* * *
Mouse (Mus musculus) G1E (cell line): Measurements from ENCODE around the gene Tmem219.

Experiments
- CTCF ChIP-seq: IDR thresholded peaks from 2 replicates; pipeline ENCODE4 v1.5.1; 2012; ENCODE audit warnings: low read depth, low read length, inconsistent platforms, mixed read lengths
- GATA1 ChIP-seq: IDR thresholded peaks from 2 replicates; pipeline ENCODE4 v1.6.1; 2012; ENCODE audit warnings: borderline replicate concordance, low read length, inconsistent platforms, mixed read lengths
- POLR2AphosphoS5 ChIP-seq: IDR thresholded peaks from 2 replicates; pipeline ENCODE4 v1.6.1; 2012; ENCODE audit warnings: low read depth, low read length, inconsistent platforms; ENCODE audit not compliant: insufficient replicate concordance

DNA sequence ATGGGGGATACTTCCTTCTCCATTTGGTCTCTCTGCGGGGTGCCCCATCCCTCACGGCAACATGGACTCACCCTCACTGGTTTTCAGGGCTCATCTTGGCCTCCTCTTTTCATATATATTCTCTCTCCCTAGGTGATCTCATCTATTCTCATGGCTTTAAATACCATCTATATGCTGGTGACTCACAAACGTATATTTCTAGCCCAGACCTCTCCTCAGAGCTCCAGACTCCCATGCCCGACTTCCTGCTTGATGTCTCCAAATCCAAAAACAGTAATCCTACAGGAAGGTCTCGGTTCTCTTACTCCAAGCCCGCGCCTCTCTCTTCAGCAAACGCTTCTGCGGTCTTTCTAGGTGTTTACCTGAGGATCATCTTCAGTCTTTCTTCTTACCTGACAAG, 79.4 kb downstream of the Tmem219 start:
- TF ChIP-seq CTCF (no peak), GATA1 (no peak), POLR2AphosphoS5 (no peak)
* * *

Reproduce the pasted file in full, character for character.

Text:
Mouse (Mus musculus) G1E (cell line): Measurements from ENCODE around the gene Tmem219.

Experiments
- CTCF ChIP-seq: IDR thresholded peaks from 2 replicates; pipeline ENCODE4 v1.5.1; 2012; ENCODE audit warnings: low read depth, low read length, inconsistent platforms, mixed read lengths
- GATA1 ChIP-seq: IDR thresholded peaks from 2 replicates; pipeline ENCODE4 v1.6.1; 2012; ENCODE audit warnings: borderline replicate concordance, low read length, inconsistent platforms, mixed read lengths
- POLR2AphosphoS5 ChIP-seq: IDR thresholded peaks from 2 replicates; pipeline ENCODE4 v1.6.1; 2012; ENCODE audit warnings: low read depth, low read length, inconsistent platforms; ENCODE audit not compliant: insufficient replicate concordance

DNA sequence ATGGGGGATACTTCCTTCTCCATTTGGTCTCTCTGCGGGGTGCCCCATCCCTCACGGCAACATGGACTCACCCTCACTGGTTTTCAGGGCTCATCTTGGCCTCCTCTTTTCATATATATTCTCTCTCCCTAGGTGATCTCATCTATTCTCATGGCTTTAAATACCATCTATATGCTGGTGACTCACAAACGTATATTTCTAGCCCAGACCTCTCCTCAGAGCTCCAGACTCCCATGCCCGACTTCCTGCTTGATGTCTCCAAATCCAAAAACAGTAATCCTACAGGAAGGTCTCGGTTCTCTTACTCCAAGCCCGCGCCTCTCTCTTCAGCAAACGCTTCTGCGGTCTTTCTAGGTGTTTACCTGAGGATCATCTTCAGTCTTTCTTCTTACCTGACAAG, 79.4 kb downstream of the Tmem219 start:
- TF ChIP-seq CTCF (no peak), GATA1 (no peak), POLR2AphosphoS5 (no peak)